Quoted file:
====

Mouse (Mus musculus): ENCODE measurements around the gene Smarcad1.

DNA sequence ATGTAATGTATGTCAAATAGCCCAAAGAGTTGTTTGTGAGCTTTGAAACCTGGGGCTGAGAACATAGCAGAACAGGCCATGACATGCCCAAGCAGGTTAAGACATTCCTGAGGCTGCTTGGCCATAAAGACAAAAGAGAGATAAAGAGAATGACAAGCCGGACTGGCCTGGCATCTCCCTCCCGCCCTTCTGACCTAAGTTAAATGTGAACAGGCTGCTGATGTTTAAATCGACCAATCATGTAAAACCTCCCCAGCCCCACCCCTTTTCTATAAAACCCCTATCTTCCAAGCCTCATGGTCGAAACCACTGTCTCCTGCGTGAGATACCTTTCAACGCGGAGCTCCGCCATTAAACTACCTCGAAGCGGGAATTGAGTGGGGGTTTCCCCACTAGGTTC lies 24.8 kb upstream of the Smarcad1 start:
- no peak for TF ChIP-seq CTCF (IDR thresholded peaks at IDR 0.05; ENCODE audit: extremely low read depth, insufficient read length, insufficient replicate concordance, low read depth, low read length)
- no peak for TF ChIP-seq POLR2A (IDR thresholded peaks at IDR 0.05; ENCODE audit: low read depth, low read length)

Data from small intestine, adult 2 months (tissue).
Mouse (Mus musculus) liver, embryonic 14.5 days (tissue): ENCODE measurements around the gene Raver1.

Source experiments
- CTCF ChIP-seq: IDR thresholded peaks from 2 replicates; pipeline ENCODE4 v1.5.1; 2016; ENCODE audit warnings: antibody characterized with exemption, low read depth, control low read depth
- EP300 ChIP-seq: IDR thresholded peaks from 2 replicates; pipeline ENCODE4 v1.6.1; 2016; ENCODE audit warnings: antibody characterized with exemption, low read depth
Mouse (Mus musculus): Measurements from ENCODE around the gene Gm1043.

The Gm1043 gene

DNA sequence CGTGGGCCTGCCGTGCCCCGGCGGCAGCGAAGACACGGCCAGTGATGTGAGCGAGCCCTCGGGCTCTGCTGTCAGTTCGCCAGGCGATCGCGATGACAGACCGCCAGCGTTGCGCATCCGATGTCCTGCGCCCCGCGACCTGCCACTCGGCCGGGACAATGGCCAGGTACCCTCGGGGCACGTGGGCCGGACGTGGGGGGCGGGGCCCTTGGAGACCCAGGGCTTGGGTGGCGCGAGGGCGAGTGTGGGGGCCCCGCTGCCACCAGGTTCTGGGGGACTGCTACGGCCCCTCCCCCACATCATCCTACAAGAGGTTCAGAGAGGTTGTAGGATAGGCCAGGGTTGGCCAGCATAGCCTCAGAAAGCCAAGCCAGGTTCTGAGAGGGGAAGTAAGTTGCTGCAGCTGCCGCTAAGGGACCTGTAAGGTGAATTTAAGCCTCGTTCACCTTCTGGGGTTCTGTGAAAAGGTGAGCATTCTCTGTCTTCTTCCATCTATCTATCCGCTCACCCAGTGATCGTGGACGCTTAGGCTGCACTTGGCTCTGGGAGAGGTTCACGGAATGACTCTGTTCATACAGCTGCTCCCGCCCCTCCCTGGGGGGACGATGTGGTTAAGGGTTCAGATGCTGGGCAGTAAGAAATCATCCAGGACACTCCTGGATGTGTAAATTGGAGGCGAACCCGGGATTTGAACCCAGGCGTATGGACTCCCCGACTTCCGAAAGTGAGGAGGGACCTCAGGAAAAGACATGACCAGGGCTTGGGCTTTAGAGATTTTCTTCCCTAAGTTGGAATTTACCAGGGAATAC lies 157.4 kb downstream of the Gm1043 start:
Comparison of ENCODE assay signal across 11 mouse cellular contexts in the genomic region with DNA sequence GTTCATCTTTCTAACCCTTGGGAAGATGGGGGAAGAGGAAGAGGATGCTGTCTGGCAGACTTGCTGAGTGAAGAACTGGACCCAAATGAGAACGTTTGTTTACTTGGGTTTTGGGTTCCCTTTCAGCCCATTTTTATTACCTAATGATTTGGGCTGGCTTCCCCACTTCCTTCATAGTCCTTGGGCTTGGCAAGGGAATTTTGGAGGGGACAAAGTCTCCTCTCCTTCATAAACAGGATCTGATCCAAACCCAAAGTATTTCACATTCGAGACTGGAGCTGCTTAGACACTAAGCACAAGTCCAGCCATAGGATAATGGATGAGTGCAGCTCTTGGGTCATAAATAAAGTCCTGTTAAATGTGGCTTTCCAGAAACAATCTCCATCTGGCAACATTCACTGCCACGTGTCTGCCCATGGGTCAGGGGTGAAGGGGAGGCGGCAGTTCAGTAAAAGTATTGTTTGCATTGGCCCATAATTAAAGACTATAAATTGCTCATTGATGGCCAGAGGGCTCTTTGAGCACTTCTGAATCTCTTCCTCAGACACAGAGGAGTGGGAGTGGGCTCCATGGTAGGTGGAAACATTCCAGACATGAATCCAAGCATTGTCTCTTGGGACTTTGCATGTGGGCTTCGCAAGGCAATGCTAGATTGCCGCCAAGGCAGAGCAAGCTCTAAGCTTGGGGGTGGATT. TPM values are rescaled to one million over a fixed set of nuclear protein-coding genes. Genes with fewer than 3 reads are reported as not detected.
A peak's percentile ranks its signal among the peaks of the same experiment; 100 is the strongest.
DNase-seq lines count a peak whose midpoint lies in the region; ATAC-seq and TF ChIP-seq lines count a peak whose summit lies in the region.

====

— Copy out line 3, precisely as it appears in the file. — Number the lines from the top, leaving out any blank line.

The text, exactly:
- no peak for TF ChIP-seq CTCF (IDR thresholded peaks at IDR 0.05; ENCODE audit: extremely low read depth, insufficient read length, insufficient replicate concordance, low read depth, low read length)